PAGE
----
By Tom Ozimek
Millions of Americans are set to lose their federal pandemic unemployment benefits as a Sept. 6 deadline approaches for an end to the emergency programs, with dim prospects for any extensions in light of surging demand for workers and reports that states are not moving to extend them.
Around 7.5 million Americans are set to fall off a “benefits cliff” as the September cutoff looms for the federal pandemic unemployment programs, which include the $300 weekly supplement to state benefits, according to an estimate by The Century Foundation, a left-leaning think tank.
Even as the economic recovery continues and the labor market has shown signs of strength, including job openings at a record high, there are concerns about the impact of the Delta variant of the CCP (Chinese Communist Party) virus on some local economies.
Treasury Secretary Janet Yellen and Labor Secretary Martin Walsh told congressional leaders in an Aug. 19 letter that states can tap federal pandemic-related funds allocated under the American Rescue Plan Act to extend unemployment aid.
“There are some states where it may make sense for unemployed workers to continue receiving additional assistance for a longer period of time, allowing residents of those states more time to find a job in areas where unemployment remains high,” Yellen and Walsh wrote.
“The Delta variant may also pose short-term challenges to local economies and labor markets,” they added.
So far, however, states do not appear to be moving to extend or provide benefits of their own, according to CNBC Make It, which received responses from labor departments in 20 states, all saying they had no intention of providing any extensions. According to the outlet, the states confirming a lack of plans to extend benefits are: Alabama, Alaska, Arkansas, California, Hawaii, Iowa, Louisiana, Maryland, Michigan, Mississippi, Nebraska, North Dakota, Oregon, Pennsylvania, Tennessee, Utah, Virginia, West Virginia, Wisconsin, and Wyoming.
Lawmakers in March 2020 established three new programs with the passage of the Coronavirus Aid, Relief, and Economic Security (CARES) Act: Pandemic Unemployment Assistance (PUA), covering workers typically ineligible for regular state unemployment insurance benefits, including freelancers and gig workers; Pandemic Emergency Unemployment Compensation (PEUC), providing additional coverage beyond the regular 26 weeks most states provide; and Federal Pandemic Unemployment Compensation—the $300 weekly boost over and above state benefits.
These federal programs are set to expire next week, though state unemployment compensation programs remain unaffected. Nearly 9 million Americans were receiving benefits under two of the programs as of Aug. 7, according to a Labor Department report (pdf)—5 million through PUA and 3.8 million via PEUC.
It comes as the spread of the Delta variant has led economists to trim their forecasts for growth in the current quarter, though analysts still believe if COVID-19 cases fall in the final months of 2021, the country will experience its strongest growth this year in decades.
The foundation for the economic recovery appears relatively solid, with a recent Commerce Department report showing wages rising and a boost in savings, giving American consumers more spending potential to unlock going forward, even as the rise in infections clouds the outlook.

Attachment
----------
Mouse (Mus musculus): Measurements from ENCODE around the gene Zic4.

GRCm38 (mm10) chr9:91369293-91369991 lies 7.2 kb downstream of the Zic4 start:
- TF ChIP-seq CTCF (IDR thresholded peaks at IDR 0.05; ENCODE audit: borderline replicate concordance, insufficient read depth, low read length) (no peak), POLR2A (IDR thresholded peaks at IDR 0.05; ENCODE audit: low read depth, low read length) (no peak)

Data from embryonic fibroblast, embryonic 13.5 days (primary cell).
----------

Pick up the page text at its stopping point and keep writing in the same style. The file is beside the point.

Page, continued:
At the same time, the Commerce Department data showed consumer spending in July grew by a tepid 0.3 percent, a far slower pace than the 1.1 percent pace of growth in the prior month and a sign that the economic recovery may be losing steam in the third quarter.
Consumer spending is a key driver of the U.S. economy, accounting for around two-thirds of economic output.
Another cloud on the recovery horizon is a sharp drop in consumer sentiment. The University of Michigan’s consumer sentiment index fell to 70.3 in August, the lowest level since 2011.
“Consumers’ extreme reactions were due to the surging Delta variant, higher inflation, slower wage growth, and smaller declines in unemployment,” Richard Curtin, the survey director, said in a statement. “The extraordinary falloff in sentiment also reflects an emotional response, from dashed hopes that the pandemic would soon end and lives could return to normal.”
A separate sentiment gauge, published by The Conference Board, showed U.S. consumer confidence fell in August to its lowest level in six months, driven by concerns about the spread of the Delta variant and surging prices.
The Conference Board said in an Aug. 31 report that its consumer confidence index fell from a reading of 125.1 in July to 113.8 in August.
“Consumer confidence retreated in August to its lowest level since February 2021 (95.2),” Lynn Franco, senior director of economic indicators at The Conference Board, said in a statement. “Concerns about the Delta variant—and, to a lesser degree, rising gas and food prices—resulted in a less favorable view of current economic conditions and short-term growth prospects.”
Two other Conference Board gauges, one assessing current economic conditions and the other reflecting consumers’ future outlook over the short-term, also declined.